In any relationship, romantic or otherwise, there are bound to be secrets. For a long time, there was belief that prevailed which said your partner was entitled to know everything about you, which basically meant no secrets were kept. However, times have changed, and people have begun to accept that it’s healthy and natural to not tell your partner everything. That’s not being duplicitous, that’s just being human and respectful. This is healthy turn of events, but as with all things, it’s more complicated if you’re a superhero, just as Kamala find out in Ms. Marvel 30. Continue reading

Staying Focused on Character, No Matter Where and When You Go, in Exiles 3

by Spencer Irwin

This article contains SPOILERS. If you haven’t read the issue yet, proceed at your own risk!

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One thing you can’t accuse Exiles of is a lack of imagination — or of decompressed storytelling, I suppose. The title flies through new ideas and worlds almost faster than readers can keep up with them. Sometimes I honestly wish it would just slow down and spend some time actually exploring the worlds it takes us to for more than a few pages, and thankfully, Exiles 3 does exactly that, spending over half its story in one scenario (a WWII-era battle with Peggy Carter’s Captain America), and ending with a legitimately shocking cliffhanger, one that finally isn’t the Time-Eater showing up yet again. I feel like this book is really starting to find its footing.

More importantly, though, no matter what era it travels to or how quickly things change, creators Saladin Ahmed and Javier Rodriguez always keep Exiles focused on what matters most: its characters. Continue reading

Ms. Marvel 29: Discussion

by Taylor Anderson and Ryan Mogge

This article contains SPOILERS. If you haven’t read the issue yet, proceed at your own risk!

Taylor: There’s a reason why Archie comics are still around almost 80 years after the first issue was published. The lives of teenagers, to a certain extent, will always be the same, and Archie comics have traditionally done a pretty good job of chronicling what it’s like to be a high-schooler. In particular, the series’ focus on the romantic and emotional lives of its characters is what has made it an enduring title. After all, it’s not necessarily your AP Biology class you remember so much as the crush who happened to sit next to you in it. But it would be a mistake to think that Archie comics have cornered the market when it comes to teen dramas, or, as Ms. Marvel 29 shows, that teen dramas can’t include super heroes. Continue reading

Pacing as Character in All-New Wolverine 33

By Patrick Ehlers

This article contains SPOILERS. If you haven’t read the issue yet, proceed at your own risk!

I love the idea of popping into a character’s far-flung future. It’s a way of taking a character’s essence and teasing out the results of a life lived in that essence — the ultimate if-then statement. If you’re a violent loner, then you end up alone and wracked with guilt. It’s all effect, and the cause is understood to be part of the character’s DNA. All-New Wolverine 33 kicks off the “Old Woman Laura” story, and writer Tom Taylor and artist Ramon Rosanas show the result of Laura’s legacy of positivity and leadership. Even in a world that was rocked by Doom World Wars, there’s still joy, prosperity, sorority and productivity in Laura’s future. Continue reading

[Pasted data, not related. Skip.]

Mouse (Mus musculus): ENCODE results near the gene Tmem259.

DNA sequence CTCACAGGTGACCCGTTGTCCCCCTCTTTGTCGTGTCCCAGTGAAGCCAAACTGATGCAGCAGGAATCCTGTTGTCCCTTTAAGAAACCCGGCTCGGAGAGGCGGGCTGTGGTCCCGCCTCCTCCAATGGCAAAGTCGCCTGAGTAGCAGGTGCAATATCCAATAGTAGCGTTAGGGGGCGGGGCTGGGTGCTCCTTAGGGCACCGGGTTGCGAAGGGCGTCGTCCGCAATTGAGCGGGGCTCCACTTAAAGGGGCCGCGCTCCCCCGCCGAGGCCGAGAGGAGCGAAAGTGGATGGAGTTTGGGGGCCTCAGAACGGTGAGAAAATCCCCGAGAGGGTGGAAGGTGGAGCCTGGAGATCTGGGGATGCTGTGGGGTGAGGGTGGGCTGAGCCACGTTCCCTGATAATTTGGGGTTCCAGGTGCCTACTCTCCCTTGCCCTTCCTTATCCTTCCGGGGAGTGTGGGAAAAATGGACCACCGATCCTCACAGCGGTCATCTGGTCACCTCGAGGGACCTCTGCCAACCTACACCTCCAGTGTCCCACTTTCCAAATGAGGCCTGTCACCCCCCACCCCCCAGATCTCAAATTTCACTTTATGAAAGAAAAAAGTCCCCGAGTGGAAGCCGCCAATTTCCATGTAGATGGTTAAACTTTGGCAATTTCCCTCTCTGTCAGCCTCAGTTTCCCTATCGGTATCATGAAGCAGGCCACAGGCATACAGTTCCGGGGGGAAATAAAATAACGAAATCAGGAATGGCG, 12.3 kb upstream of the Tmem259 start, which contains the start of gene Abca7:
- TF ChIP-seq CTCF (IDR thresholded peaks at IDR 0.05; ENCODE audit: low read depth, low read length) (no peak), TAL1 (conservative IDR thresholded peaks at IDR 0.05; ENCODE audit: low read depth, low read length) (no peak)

Sometimes a Comic is Actually Comedic in Ms. Marvel 28

By Taylor Anderson

This article contains SPOILERS. If you haven’t read the issue yet, proceed at your own risk!

Comics as a medium suffer from a case of poor branding. They’re called “comics” even though a majority of what we think of when we think of comics aren’t comedic at all. One has only to pick up an issue of Batman to get what I mean — the Dark Knight’s adventures aren’t exactly full of laughs (Joker antics aside). There are reasons for this nomenclature, of course, but it’s always kind of rewarding when comic treats its content with levity. This proves true in Ms. Marvel 28, but G. Willow Wilson accomplishes this without losing any of the series’ heart. Continue reading

Inspiring Vulnerable Populations in Ms. Marvel 26

By Patrick Ehlers

This article contains SPOILERS. If you haven’t read the issue yet, proceed at your own risk!

Kamala Khan is such a good kid. She get’s these stretchy-growy-shrinky superpowers and the very first thing she does is try to protect the vulnerable people in her community. Of course, that doesn’t mean helping impoverished families navigate the SNAP program or helping people with job placement or anything like that — it means punchin’ bad dudes with her temporarily over-sized fists. It’s an inspiring thing, both to read and for the characters within Kamala’s orbit. Issue 26 continues the ‘Teenage Wasteland” story arc by showing us just how thoroughly Kamala has inspired her friends to act as nobly and selflessly as she did when faced with roughly the same threat. Continue reading